If Spitzer brought the same aggression to the comptroller’s office, the results could be electric, said John Murphy, a pension plan consultant who previously served as executive director at the New York City Employees Retirement System, one of the five funds managed by the city comptroller’s office.
Yet as comptroller, Spitzer — who once described himself as a “steamroller” in negotations with a state legislator — would be unable to act on most of his policy initiatives unilaterally.
That is because the city’s pension funds make investments and decide corporate governance policies through their boards. While the city comptroller has a seat on four of the five pension boards, in many cases the mayor has more control than Spitzer would have if elected, Murphy said.
“I don’t think he [Spitzer] really realizes how little power the comptroller has,” Murphy said.
Proposed changes in the city pension funds’ corporate governance policies, like those proposed by Spitzer, must first be approved by the five funds’ proxy committees. Those committees include representatives from civil service unions and the mayor’s office, and while consensus is not required for approval, it is almost always practiced, officials from the city comptroller’s office said.
The comptroller used to be more powerful, but a 1989 change in the city’s charter gave more investment authority to the mayor, Murphy said.
“When the mayor grabbed all the control,” the offices of both the comptroller and the public advocate “became eunuchs,” he said.
Former City Comptroller Elizabeth Holtzman says that while the mayor and borough presidents have some say as trustees, the comptroller’s office nonetheless wields serious power.
“The Comptroller carries the laboring oar, or to say it in a different way sets the agenda — at least that was true during my tenure,” she wrote in an email. “Of course, just pushing proposals doesn’t mean companies will adopt them, but you can make a difference as Comptroller.”
Holtzman, whom Spitzer cited as a “role model” in his interview with Lehrer, said she’d achieved successes as comptroller despite the office’s limitations. For instance, Holtzman recalled confronting Mayor David Dinkins’ administration over not just the cost but also the health impacts of a growing number of municipal solid waste incinerators. “The reports focused attention on the problem and when Giuliani became Mayor he abandoned the expansion and shut down all the existing incinerators,” she wrote.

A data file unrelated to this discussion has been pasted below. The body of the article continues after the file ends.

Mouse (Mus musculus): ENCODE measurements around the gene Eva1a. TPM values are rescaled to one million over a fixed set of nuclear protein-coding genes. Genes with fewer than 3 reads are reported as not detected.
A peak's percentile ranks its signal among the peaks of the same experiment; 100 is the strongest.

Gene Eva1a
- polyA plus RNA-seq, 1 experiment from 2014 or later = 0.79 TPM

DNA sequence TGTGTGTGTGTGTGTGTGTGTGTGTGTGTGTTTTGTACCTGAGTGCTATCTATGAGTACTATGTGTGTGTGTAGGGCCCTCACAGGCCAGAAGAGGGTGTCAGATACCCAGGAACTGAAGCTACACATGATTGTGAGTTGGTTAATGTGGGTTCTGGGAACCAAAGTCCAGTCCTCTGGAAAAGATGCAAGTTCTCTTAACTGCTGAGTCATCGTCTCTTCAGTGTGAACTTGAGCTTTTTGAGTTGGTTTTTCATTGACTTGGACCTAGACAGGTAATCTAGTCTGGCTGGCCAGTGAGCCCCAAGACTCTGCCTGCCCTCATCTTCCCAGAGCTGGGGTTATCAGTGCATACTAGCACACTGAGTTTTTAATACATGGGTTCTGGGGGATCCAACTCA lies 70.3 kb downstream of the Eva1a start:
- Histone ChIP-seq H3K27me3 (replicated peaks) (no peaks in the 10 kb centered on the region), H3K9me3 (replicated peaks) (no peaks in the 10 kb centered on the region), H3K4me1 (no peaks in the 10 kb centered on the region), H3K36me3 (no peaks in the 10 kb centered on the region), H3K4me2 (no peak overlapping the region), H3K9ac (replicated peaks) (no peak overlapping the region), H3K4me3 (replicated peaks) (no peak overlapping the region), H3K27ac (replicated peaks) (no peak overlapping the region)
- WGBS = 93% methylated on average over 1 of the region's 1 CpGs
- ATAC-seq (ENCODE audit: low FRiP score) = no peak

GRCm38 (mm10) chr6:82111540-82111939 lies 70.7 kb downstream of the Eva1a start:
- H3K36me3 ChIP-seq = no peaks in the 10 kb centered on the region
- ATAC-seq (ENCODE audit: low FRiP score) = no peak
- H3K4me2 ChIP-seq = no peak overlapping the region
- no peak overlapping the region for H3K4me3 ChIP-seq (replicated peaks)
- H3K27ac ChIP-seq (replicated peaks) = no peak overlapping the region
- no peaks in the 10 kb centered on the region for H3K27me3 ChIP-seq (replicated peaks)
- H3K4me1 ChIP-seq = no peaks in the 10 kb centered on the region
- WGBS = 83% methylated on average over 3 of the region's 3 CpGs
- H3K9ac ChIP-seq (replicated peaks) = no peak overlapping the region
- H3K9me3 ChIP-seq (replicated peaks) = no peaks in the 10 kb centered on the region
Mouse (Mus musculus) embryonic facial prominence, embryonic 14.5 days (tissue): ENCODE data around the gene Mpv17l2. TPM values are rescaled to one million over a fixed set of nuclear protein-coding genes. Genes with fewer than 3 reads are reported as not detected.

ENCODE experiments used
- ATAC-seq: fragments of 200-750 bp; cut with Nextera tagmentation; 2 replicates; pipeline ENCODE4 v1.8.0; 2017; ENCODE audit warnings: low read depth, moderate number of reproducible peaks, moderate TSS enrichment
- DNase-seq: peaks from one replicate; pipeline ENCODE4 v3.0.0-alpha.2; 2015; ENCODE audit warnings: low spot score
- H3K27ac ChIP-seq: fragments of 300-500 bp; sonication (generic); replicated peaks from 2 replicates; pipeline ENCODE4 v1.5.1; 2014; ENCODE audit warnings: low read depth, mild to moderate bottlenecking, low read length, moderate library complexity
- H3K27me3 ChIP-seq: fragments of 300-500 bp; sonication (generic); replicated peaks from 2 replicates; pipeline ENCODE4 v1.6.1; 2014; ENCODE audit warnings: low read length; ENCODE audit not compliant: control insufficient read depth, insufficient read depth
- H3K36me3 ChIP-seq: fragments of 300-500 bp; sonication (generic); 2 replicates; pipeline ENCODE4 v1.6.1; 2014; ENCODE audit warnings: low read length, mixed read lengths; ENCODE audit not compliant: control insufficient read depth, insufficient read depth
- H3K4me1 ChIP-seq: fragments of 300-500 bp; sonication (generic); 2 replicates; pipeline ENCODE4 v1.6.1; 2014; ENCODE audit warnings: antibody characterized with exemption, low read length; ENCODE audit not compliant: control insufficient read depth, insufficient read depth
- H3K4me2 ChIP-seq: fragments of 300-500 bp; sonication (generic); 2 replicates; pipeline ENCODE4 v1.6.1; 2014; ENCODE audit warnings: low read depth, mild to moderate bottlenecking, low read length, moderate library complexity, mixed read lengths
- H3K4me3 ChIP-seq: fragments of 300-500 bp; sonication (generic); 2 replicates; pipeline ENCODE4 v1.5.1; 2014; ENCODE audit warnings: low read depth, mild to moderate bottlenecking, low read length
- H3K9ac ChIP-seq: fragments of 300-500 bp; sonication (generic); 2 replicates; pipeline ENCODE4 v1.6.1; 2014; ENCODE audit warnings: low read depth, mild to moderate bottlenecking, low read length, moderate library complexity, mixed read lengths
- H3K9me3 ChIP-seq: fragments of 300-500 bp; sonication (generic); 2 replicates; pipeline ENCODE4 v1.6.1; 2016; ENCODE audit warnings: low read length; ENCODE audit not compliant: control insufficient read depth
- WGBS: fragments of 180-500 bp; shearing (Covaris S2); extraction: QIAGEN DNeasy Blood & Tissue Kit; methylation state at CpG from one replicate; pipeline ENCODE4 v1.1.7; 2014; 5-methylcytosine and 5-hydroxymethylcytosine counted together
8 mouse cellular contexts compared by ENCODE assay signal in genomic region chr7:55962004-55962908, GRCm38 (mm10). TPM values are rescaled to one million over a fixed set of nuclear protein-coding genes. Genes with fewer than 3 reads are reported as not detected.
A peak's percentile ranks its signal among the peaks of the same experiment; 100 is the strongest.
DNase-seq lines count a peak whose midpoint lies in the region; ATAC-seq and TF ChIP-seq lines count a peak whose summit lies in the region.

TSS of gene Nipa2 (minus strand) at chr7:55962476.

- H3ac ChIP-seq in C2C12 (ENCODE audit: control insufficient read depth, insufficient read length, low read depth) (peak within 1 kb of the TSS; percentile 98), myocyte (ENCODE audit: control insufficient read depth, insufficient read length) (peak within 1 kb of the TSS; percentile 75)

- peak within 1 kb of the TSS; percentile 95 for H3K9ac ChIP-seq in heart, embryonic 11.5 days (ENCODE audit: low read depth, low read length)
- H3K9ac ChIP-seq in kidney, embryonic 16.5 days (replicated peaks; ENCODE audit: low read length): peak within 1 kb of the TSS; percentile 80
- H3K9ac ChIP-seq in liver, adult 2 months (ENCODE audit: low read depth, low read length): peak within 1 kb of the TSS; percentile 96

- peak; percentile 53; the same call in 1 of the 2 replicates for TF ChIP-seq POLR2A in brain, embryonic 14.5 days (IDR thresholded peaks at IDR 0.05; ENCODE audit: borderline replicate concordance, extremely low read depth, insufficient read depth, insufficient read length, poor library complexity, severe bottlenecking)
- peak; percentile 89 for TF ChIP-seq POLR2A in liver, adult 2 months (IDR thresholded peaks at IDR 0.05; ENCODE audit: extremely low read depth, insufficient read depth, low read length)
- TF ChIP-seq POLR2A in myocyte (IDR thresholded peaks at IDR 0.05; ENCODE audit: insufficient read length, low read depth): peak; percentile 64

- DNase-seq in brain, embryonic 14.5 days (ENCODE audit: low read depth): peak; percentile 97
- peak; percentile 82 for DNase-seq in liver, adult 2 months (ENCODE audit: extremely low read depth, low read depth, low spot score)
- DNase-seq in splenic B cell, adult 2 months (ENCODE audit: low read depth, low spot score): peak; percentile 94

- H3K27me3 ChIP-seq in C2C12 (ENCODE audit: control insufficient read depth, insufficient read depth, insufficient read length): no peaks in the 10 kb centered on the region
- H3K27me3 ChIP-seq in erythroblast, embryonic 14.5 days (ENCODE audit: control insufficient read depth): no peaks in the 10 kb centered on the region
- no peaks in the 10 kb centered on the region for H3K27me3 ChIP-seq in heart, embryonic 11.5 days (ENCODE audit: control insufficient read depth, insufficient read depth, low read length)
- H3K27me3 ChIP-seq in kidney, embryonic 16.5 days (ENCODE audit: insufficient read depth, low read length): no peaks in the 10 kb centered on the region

But Spitzer’s plans for more aggressive audits of city policies could set up a fight with the mayor’s office. In his interview with Lehrer Monday, Spitzer said he planned to deliver “substantive policy audits to determine what works and what doesn’t work.”
“It’s not measuring whether the paper clips got delivered that you paid for, it is whether the policies we’re paying for are working,” Spitzer said to Lehrer, citing examples such as audits of the city’s educational, infrastructure and health care policies.
If Spitzer were to go after the mayor’s policies with an aggressive audit, the mayor could respond by slashing the comptroller’s budget, Mr. Murphy said.
But Spitzer, seen as less likely to use the office as a stepping stone to another position, might not be intimidated by threatened budget cuts.
“He could actually say ‘Screw you’ to the mayor and say ‘I don’t care what you do to my budget, I’m going to go after you,’” Murphy said.
“Spitzer actually has the kind of personality where he doesn’t care what he does, he’ll burn the building down. That would be very interesting,” he said.
“He may be the one guy who is in a position where he doesn’t have anything to lose in doing that. That would be phenomenal.”